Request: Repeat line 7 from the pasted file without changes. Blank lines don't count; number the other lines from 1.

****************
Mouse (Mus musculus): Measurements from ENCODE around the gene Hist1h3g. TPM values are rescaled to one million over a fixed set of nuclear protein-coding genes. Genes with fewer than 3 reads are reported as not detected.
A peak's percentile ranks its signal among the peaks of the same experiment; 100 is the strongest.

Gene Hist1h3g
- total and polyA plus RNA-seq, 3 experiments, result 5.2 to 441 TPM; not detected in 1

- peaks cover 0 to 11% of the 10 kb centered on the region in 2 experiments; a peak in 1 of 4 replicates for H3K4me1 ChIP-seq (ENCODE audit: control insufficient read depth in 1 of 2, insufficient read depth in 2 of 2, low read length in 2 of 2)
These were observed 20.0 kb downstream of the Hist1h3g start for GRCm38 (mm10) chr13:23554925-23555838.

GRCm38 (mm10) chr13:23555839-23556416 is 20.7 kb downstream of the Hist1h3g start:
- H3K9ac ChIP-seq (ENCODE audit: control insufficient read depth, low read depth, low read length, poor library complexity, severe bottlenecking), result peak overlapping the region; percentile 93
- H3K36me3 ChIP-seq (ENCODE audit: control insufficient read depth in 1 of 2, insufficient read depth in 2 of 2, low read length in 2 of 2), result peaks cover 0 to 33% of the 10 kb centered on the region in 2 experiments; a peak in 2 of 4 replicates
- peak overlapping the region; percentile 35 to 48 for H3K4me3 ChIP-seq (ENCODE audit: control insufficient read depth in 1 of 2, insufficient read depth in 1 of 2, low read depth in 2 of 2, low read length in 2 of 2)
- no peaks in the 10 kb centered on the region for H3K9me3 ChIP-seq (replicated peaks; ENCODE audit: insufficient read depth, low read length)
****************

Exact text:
GRCm38 (mm10) chr13:23555839-23556416 is 20.7 kb downstream of the Hist1h3g start: